So Sen. Reid made the bill just about the first item of business when the new Congress convened, even going so far as to hold a rare Sunday session of the Senate to consider a procedural vote on the bill to stop the filibuster by Sen. Tom Coburn (R-OK). A final vote was held a few days later and the bill passed by a vote of 73-21.

It now goes to the House of Representatives.

As we’re reported previously, the bill contains legislation designating three new wilderness areas, and additions to existing areas, in California, totaling 735,000 acres. It also designates Wild & Scenic Rivers in this state as well. The bill contains four new wilderness designations in Oregon around Mt. Hood, the Copper Salmon Wilderness, the Oregon Badlands, and in Cascade Siskiyou National Monument. Much of Rocky Mountain National Park, a subject CalUWild has previously written about is also designated. The bill also makes permanent the National Landscape Conservation System set up by Interior Secretary Babbitt. A non-wilderness item of interest to Californians is the inclusion of the San Joaquin River Restoration, which is designed to put permanent flows in the San Joaquin River in the Central Valley to restore salmon runs.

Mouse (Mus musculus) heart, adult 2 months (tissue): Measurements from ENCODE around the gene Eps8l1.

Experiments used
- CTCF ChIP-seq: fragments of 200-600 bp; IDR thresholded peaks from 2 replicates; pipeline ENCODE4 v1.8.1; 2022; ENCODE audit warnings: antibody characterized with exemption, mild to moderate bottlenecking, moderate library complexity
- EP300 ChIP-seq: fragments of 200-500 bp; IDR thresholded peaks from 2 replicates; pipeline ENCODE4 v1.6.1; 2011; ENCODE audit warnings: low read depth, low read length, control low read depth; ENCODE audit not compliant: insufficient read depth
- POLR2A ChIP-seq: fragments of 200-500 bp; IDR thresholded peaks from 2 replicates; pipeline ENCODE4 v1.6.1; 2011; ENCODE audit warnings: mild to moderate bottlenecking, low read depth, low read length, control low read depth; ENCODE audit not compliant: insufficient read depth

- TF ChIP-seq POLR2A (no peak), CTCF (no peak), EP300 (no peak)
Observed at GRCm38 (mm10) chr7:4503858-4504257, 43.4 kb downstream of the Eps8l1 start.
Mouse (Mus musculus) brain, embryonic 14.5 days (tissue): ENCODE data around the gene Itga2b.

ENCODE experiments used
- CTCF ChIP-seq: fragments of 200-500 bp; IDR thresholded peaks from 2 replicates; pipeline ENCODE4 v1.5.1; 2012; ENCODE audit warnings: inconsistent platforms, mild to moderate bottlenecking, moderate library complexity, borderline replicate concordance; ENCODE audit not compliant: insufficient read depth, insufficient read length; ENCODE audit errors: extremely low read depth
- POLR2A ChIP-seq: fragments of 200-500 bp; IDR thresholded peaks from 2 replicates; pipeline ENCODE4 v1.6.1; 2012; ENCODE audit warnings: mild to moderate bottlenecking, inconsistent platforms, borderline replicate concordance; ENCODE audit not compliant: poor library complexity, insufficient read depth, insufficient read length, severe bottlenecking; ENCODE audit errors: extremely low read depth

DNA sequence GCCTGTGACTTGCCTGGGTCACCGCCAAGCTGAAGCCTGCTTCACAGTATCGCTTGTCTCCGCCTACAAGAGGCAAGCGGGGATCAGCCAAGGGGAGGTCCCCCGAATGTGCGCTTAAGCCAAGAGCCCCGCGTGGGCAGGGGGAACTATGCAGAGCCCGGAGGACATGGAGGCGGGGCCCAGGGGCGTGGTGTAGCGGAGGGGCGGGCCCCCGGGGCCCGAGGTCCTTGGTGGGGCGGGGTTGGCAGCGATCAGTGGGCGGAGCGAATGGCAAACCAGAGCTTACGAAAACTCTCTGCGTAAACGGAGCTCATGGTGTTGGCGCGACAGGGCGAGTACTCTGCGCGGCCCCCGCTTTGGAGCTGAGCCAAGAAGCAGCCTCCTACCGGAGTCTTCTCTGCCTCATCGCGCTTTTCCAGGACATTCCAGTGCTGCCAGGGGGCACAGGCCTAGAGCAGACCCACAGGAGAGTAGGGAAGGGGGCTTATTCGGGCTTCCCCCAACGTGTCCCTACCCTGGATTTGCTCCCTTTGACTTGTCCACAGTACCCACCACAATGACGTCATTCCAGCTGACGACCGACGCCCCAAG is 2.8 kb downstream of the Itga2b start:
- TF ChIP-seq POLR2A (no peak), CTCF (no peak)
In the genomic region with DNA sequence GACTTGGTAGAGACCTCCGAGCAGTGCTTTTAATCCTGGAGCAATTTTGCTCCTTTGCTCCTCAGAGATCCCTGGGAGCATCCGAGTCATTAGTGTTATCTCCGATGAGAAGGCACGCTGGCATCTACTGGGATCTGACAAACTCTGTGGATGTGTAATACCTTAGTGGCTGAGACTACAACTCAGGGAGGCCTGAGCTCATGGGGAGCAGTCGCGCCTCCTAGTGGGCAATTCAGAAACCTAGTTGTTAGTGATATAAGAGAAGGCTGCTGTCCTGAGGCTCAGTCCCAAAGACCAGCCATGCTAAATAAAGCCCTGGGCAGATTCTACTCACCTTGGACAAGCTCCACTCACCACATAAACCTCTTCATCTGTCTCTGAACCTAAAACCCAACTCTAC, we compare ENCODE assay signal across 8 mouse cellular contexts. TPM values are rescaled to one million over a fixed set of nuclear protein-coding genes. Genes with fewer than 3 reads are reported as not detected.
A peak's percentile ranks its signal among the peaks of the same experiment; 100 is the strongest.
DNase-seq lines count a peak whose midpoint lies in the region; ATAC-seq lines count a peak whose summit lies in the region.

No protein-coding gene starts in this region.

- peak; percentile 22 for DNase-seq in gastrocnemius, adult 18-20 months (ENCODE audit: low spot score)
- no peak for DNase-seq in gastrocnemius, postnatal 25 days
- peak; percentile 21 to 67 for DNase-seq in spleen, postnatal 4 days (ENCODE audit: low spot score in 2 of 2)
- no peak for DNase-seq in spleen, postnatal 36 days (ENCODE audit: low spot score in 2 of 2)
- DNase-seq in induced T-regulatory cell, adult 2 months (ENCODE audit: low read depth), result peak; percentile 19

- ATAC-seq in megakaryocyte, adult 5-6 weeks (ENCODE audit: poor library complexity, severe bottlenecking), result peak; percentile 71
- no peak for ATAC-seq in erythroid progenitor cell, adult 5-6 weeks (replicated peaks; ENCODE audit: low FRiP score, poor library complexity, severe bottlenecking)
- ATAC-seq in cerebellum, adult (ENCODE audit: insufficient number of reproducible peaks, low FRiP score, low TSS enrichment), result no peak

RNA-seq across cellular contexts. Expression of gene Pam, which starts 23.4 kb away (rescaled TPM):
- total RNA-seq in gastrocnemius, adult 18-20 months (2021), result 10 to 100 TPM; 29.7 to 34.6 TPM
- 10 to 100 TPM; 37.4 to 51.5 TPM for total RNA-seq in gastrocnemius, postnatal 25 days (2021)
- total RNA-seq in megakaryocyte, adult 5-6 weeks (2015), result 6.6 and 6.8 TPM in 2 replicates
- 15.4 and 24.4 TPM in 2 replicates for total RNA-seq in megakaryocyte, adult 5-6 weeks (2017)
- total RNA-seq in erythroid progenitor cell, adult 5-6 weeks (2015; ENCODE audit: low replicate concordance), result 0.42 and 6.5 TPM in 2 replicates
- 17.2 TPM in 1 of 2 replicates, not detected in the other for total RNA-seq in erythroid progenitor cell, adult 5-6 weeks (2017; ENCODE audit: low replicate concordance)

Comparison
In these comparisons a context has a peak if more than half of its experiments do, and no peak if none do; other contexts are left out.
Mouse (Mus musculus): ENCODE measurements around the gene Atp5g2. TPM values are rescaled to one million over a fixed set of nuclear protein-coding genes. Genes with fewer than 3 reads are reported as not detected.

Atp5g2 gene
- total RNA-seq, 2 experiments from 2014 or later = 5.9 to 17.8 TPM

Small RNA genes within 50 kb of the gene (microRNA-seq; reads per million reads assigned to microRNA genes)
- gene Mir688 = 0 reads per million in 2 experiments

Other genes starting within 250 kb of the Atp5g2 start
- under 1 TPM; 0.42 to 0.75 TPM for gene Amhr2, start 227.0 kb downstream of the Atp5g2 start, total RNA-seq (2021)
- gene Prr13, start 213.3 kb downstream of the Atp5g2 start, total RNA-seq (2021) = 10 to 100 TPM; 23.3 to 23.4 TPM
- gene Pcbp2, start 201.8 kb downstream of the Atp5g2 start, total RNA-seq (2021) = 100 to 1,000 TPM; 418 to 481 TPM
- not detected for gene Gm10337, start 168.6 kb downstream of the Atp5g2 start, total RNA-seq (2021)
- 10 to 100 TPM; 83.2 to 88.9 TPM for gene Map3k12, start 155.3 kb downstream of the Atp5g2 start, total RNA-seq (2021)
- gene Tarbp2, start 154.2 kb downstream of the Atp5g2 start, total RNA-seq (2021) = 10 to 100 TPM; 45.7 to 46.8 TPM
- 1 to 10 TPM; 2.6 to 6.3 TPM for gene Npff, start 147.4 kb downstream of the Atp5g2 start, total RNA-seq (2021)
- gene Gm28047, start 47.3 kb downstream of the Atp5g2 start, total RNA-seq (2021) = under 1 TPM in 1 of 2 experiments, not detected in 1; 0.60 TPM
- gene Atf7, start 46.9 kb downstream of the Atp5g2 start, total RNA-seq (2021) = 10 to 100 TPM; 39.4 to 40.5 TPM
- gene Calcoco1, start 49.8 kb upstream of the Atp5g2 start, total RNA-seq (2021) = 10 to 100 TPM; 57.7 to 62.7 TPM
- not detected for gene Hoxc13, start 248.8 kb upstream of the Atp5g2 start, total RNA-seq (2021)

Controversial provisions include the Izembek Road in Alaska, which would exchange 200 acres of wilderness in the Izembek National Wildlife Refuge in order to construct a road to an isolated village. And the Owyhee Public Lands Management Act contains troublesome language as well. The Washington County bill was mentioned in Item 2.

Legislation often involves compromise. When this many bills are packaged together, the decision each person (and organization) has to make is whether the positives outweigh the negatives. This most obviously includes looking at the specifics of each included bill. But almost as important is considering the amount of work that has already gone into getting bills through committees and whether that work can or should be repeated in a new Congress. Given the other hot topics on the national agenda right now, it is very unlikely that the various committees will consider this many bills again.

If the legislation is amended in the House, it will have to go back to the Senate for another vote or a conference committee and face the additional possibility of another filibuster.